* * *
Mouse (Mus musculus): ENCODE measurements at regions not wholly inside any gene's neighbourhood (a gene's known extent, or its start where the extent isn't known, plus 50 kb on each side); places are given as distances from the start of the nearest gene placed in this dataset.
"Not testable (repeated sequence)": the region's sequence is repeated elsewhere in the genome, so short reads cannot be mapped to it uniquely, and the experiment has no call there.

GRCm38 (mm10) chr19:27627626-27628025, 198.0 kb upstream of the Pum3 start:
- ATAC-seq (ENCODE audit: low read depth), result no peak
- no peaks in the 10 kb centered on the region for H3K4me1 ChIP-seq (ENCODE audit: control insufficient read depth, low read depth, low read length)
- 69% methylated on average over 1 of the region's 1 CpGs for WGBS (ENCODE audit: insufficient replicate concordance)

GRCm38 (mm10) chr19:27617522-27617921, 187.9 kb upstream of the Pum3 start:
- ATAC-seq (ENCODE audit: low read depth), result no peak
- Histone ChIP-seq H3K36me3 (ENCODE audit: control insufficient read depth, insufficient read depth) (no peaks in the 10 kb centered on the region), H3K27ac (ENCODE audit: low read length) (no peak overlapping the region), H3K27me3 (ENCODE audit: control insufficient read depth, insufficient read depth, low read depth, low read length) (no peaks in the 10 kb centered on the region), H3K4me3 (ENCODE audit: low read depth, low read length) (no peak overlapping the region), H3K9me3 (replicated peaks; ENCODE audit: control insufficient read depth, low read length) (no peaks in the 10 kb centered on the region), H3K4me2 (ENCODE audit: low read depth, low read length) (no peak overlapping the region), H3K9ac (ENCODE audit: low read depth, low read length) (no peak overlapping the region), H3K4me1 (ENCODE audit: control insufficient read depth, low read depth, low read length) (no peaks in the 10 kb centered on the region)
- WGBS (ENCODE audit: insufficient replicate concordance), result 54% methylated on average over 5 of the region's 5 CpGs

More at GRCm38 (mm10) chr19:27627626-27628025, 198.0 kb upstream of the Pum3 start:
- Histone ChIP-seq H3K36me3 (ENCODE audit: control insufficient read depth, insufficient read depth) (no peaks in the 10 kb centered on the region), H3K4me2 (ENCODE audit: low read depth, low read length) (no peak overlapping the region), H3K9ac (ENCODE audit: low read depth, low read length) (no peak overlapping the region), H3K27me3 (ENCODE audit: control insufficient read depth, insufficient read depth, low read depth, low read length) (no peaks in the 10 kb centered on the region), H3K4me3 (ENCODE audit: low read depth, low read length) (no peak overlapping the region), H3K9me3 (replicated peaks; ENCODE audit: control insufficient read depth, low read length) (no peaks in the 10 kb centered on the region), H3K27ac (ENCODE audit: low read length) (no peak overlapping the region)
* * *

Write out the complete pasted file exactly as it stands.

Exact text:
Mouse (Mus musculus): ENCODE measurements at regions not wholly inside any gene's neighbourhood (a gene's known extent, or its start where the extent isn't known, plus 50 kb on each side); places are given as distances from the start of the nearest gene placed in this dataset.
"Not testable (repeated sequence)": the region's sequence is repeated elsewhere in the genome, so short reads cannot be mapped to it uniquely, and the experiment has no call there.

GRCm38 (mm10) chr19:27627626-27628025, 198.0 kb upstream of the Pum3 start:
- ATAC-seq (ENCODE audit: low read depth), result no peak
- no peaks in the 10 kb centered on the region for H3K4me1 ChIP-seq (ENCODE audit: control insufficient read depth, low read depth, low read length)
- 69% methylated on average over 1 of the region's 1 CpGs for WGBS (ENCODE audit: insufficient replicate concordance)

GRCm38 (mm10) chr19:27617522-27617921, 187.9 kb upstream of the Pum3 start:
- ATAC-seq (ENCODE audit: low read depth), result no peak
- Histone ChIP-seq H3K36me3 (ENCODE audit: control insufficient read depth, insufficient read depth) (no peaks in the 10 kb centered on the region), H3K27ac (ENCODE audit: low read length) (no peak overlapping the region), H3K27me3 (ENCODE audit: control insufficient read depth, insufficient read depth, low read depth, low read length) (no peaks in the 10 kb centered on the region), H3K4me3 (ENCODE audit: low read depth, low read length) (no peak overlapping the region), H3K9me3 (replicated peaks; ENCODE audit: control insufficient read depth, low read length) (no peaks in the 10 kb centered on the region), H3K4me2 (ENCODE audit: low read depth, low read length) (no peak overlapping the region), H3K9ac (ENCODE audit: low read depth, low read length) (no peak overlapping the region), H3K4me1 (ENCODE audit: control insufficient read depth, low read depth, low read length) (no peaks in the 10 kb centered on the region)
- WGBS (ENCODE audit: insufficient replicate concordance), result 54% methylated on average over 5 of the region's 5 CpGs

More at GRCm38 (mm10) chr19:27627626-27628025, 198.0 kb upstream of the Pum3 start:
- Histone ChIP-seq H3K36me3 (ENCODE audit: control insufficient read depth, insufficient read depth) (no peaks in the 10 kb centered on the region), H3K4me2 (ENCODE audit: low read depth, low read length) (no peak overlapping the region), H3K9ac (ENCODE audit: low read depth, low read length) (no peak overlapping the region), H3K27me3 (ENCODE audit: control insufficient read depth, insufficient read depth, low read depth, low read length) (no peaks in the 10 kb centered on the region), H3K4me3 (ENCODE audit: low read depth, low read length) (no peak overlapping the region), H3K9me3 (replicated peaks; ENCODE audit: control insufficient read depth, low read length) (no peaks in the 10 kb centered on the region), H3K27ac (ENCODE audit: low read length) (no peak overlapping the region)